Medical authorities agree that inactivity needs to be avoided during pregnancy, rather than exercise. Of course, some adjustments will need to be done about and the choice and intensity of exercises, but unless there is a medical contraindication, consider pregnancy only as a particular condition, and not as a handicap that prevents you from exercising. As a matter of fact, here are some good reasons to exercise during pregnancy.
- helps to maintain a healthy weight through the pregnancy,
- reduces and relieves discomforts relative to pregnancy (back aches and constipation!),
- improves blood flow (ideal for preventing varicose veins, hemorroids and water retention),
- significantly reduces the risks of pregnancy diabetes and pregnancy hypertention,
- increases energy levels,
- improves sleep quality,
- helps to increase muscular strength, which facilitates labour and delivery,
- helps to create discipline and integrate exercise into your schedule… and makes it easier to continue after the baby is born!
Which exercises should I do?
The intensity of the workouts will need to be monitored. Apply the principle of moderation and begin lightly, especially if you have never been active before. It is recommended to maintain heart rate between 125 to 145 beats per minute (low to average intensity). This means that you will have a hard time breathing only through the nose or holding a conversation. Avoid feeling completely exhausted after the workout. While pregnant, the heart has a tendency to beat faster and blood pressure increases a little bit, so listen to your body and find a level of intensity that will not make you feel too tired.
Feelings of dizziness and nausea caused by exercise are frequent during pregnancy because the energy reserves are quickly depleted. Drink small portions (250-300 ml per half-hour) of water, fruit juice or a sports drink (such as Gatorade) regularly (before, during, and after your workout), and avoid working out on an empty stomach. If you are on your third trimester, avoid balance exercises to eliminate the risks of falling that could cause any kind of abdominal shock.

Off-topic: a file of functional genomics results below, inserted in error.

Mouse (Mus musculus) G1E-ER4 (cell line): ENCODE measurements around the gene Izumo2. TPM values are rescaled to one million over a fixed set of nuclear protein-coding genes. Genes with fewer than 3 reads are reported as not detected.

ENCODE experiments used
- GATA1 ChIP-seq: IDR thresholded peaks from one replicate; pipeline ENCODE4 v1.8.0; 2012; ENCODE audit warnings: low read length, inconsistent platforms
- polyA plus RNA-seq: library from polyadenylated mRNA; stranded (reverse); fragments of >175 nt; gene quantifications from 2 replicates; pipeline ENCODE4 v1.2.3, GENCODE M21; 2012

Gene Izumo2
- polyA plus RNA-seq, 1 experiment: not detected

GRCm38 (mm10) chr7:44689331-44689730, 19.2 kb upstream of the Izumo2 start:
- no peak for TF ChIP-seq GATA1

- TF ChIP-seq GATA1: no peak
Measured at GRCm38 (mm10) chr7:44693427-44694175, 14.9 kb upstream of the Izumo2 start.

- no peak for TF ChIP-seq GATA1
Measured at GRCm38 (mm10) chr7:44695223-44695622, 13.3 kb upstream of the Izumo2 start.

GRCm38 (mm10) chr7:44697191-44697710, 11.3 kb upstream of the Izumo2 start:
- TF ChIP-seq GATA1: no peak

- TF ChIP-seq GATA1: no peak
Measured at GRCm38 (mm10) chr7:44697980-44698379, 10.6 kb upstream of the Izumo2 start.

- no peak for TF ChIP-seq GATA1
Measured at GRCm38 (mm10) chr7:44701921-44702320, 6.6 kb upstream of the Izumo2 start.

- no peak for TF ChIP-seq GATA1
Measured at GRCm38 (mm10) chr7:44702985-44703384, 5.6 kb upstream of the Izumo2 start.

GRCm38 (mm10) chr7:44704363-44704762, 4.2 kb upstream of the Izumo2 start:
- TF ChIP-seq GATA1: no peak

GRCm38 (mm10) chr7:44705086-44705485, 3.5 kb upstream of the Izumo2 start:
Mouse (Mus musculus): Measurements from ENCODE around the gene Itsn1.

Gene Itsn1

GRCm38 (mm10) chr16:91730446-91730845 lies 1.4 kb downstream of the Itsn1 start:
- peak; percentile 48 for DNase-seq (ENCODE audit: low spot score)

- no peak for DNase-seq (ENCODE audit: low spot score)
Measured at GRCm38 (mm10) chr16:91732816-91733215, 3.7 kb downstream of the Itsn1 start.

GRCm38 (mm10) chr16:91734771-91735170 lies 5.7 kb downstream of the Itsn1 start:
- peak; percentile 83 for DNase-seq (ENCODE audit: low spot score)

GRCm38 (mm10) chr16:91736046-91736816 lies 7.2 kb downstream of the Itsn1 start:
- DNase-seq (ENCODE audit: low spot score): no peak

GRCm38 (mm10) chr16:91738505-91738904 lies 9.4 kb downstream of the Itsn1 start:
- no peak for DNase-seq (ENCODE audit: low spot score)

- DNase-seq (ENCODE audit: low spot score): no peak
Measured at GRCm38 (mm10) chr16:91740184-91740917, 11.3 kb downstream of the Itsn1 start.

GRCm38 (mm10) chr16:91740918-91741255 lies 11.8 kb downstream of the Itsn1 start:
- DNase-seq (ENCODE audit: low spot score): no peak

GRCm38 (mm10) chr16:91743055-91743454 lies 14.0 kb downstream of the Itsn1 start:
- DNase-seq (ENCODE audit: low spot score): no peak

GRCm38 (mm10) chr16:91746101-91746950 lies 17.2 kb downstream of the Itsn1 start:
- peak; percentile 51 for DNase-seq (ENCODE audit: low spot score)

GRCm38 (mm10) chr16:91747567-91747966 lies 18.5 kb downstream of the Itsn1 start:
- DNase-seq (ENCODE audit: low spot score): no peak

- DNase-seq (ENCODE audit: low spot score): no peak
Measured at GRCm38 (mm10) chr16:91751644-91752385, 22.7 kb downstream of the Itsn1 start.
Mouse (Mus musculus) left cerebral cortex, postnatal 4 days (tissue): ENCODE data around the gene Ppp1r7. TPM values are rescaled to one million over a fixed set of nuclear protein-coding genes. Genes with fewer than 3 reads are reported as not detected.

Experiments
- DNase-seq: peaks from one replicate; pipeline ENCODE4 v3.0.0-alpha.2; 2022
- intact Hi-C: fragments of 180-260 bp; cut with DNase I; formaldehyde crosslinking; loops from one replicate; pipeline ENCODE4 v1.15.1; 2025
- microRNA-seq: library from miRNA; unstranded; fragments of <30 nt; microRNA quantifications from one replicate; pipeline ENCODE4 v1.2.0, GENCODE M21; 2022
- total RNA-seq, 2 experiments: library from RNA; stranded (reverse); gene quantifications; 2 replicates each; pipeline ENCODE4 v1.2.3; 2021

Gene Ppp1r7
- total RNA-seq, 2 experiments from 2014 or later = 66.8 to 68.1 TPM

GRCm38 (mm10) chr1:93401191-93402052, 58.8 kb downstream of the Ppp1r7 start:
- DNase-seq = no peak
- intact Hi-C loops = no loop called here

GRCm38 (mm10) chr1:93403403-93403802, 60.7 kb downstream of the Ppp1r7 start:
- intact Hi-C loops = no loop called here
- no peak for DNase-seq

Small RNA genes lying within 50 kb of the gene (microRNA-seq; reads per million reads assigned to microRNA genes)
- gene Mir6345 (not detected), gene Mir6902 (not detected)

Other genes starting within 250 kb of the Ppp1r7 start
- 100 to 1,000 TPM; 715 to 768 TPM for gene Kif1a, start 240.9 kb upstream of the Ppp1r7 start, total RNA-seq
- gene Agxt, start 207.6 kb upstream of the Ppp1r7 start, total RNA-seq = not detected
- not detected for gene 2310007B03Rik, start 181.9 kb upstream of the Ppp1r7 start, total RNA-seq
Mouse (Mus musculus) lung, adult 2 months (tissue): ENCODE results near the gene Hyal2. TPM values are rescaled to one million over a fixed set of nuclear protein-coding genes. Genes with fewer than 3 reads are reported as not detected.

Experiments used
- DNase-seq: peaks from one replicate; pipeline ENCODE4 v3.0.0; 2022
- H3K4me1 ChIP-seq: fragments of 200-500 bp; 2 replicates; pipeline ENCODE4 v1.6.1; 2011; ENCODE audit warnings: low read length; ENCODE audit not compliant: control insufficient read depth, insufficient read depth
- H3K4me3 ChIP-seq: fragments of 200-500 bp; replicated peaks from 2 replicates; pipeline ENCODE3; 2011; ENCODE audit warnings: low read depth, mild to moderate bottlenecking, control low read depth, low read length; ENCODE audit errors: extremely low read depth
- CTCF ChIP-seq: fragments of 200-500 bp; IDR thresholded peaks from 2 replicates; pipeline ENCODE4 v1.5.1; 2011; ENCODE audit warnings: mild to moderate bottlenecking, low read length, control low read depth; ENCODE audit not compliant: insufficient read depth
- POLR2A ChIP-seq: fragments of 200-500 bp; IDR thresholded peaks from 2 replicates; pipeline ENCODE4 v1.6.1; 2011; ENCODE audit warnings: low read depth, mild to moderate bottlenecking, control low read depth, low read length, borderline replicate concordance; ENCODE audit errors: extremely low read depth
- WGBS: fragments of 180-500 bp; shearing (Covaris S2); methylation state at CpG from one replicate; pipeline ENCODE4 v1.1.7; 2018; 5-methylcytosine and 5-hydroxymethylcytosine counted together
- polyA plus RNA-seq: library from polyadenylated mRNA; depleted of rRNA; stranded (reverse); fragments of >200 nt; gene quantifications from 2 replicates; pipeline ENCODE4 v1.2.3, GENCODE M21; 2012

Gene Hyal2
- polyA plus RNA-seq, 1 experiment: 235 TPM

In order to avoid these risks of falling, try to perform exercises in a seated position as much as you can. Just as with the cardiovascular exercises, take breaks, and stop if you feel dizzy. Remember that the goal is only to maintain your strength, and not to increase it, so avoid lifting weights that are too heavy.
You can strengthen all the muscles of your body without worrying, on the condition that you do not suffer from abdominal separation (diastasis recti). If your abdominals are not separated, you can exercise them lightly to maintain muscle tone. Beginning at the fourth month, it is recommended to avoid all exercises laying on your back, because this position can decrease venous return from the legs since it compresses the inferior vena cava.
Take advantage of this beautiful time and you will see that staying fit during your pregnancy will help during delivery and make it easier to go back to your previous shape after giving birth.
By Karine Larose